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Enterococcal Bacteremia: Risk Factors for Vancomycin Resistance and Predictors of Mortality

Ebbing Lautenbach , MD, MPH, Warren B. Bilker , PhD and Patrick J. Brennan , MD
Infection Control and Hospital Epidemiology
Vol. 20, No. 5 (May 1999), pp. 318-323
DOI: 10.1086/501624
Stable URL: http://www.jstor.org/stable/10.1086/501624
Page Count: 6
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Enterococcal Bacteremia: Risk Factors for Vancomycin Resistance and Predictors of Mortality
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Abstract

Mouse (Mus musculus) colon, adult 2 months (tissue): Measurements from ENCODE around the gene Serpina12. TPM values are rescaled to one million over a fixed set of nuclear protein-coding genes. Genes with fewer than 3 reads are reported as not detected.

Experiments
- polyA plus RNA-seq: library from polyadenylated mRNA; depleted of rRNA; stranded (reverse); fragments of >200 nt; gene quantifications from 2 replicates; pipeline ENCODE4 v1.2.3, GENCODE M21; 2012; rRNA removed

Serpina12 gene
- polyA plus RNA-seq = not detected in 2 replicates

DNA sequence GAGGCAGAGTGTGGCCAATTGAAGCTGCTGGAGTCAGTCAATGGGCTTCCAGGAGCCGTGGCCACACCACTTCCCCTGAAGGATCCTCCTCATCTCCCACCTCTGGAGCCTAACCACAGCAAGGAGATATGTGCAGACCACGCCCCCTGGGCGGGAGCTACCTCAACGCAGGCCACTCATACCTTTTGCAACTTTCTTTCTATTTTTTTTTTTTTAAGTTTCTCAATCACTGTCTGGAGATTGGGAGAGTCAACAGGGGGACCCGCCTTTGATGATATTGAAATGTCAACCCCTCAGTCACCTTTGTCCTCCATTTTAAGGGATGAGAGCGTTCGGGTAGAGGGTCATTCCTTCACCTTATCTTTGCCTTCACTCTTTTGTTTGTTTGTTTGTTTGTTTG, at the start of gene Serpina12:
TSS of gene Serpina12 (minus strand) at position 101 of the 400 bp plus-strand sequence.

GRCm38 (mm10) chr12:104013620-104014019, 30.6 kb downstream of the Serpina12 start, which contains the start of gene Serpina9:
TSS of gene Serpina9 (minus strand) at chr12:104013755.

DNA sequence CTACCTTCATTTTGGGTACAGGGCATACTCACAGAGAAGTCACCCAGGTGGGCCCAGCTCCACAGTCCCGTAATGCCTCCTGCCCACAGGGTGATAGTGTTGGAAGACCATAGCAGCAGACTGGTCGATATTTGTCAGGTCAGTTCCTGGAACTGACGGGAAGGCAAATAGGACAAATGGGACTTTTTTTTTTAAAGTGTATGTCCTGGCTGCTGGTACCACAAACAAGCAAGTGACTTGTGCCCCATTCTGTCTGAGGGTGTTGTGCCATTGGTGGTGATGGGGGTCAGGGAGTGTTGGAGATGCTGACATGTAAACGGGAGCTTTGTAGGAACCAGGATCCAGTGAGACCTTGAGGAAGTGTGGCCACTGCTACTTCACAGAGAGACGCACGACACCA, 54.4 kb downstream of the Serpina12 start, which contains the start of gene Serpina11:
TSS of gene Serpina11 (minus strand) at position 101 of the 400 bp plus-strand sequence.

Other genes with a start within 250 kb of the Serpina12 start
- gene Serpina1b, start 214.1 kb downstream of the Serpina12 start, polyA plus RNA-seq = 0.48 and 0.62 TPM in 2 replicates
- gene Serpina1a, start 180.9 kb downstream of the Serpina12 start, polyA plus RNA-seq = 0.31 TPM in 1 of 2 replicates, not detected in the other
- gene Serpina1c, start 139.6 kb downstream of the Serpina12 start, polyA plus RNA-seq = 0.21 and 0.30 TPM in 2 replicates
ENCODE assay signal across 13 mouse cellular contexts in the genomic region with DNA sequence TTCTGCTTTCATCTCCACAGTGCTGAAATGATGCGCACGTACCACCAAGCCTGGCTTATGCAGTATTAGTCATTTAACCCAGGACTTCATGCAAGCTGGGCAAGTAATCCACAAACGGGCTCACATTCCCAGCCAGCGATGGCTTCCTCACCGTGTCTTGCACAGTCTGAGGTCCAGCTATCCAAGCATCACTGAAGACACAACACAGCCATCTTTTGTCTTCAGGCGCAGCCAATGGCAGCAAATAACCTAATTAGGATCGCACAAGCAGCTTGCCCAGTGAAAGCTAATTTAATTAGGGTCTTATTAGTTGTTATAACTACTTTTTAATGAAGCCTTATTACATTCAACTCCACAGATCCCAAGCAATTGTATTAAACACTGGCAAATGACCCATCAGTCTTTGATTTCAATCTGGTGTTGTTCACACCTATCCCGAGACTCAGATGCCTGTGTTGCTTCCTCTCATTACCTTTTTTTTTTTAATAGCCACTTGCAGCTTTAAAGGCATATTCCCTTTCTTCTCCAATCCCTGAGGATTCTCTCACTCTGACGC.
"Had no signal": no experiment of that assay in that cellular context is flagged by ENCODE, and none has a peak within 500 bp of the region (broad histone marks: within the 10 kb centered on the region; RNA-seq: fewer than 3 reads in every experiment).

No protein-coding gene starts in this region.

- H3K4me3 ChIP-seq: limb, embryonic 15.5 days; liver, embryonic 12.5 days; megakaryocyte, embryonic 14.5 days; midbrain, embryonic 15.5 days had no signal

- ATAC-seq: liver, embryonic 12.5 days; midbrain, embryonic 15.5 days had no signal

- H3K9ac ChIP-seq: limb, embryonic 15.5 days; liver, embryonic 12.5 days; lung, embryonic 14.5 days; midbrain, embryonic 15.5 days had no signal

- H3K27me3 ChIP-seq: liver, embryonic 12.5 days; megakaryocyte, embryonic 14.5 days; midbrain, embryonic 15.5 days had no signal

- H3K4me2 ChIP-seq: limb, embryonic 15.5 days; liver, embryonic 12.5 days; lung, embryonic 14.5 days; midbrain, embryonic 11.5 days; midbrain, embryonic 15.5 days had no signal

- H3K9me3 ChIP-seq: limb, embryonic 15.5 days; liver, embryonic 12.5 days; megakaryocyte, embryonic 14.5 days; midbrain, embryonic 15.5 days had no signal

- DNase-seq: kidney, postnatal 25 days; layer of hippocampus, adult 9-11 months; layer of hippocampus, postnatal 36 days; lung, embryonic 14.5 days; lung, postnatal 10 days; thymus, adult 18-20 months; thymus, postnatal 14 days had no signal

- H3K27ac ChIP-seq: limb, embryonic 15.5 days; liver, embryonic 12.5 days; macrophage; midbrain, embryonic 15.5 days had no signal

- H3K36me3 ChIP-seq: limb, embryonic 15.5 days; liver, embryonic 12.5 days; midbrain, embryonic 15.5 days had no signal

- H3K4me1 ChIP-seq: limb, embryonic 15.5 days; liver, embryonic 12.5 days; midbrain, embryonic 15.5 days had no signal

OBJECTIVE.  To identify risk factors for vancomycin resistance and mortality in enterococcal bacteremia. DESIGN.  Historical cohort study. SETTING.  A large academic medical center with a high prevalence of vancomycin‐resistant enterococci (VRE). PATIENTS.  Two hundred sixty patients with enterococcal bacteremia, of whom 72 (28%) had VRE. RESULTS.  Independent risk factors for infection with VRE were the mean number of antibiotic days (P<.001), renal insufficiency (P<.001), mean days of vancomycin use (P=.005), and neutropenia (P=.013). A trend toward a significant association between metronidazole use and VRE also was noted (P=.068). Mortality was attributable to the bacteremia in 96 patients (37%). Severity of illness (P<.001) and age (P=.020) were independent risk factors for mortality. Vancomycin resistance was not, however, an independent predictor of mortality. CONCLUSION.  These results suggest that restrictions on antibiotic use, particularly in patients with renal insufficiency and neutropenia, may help to combat the rising incidence of VRE. Although patients with VRE bacteremia demonstrated higher mortality rates than patients with infection due to susceptible isolates, vancomycin resistance was not an independent predictor of mortality in these patients and likely serves more as a marker of underlying severity of illness.

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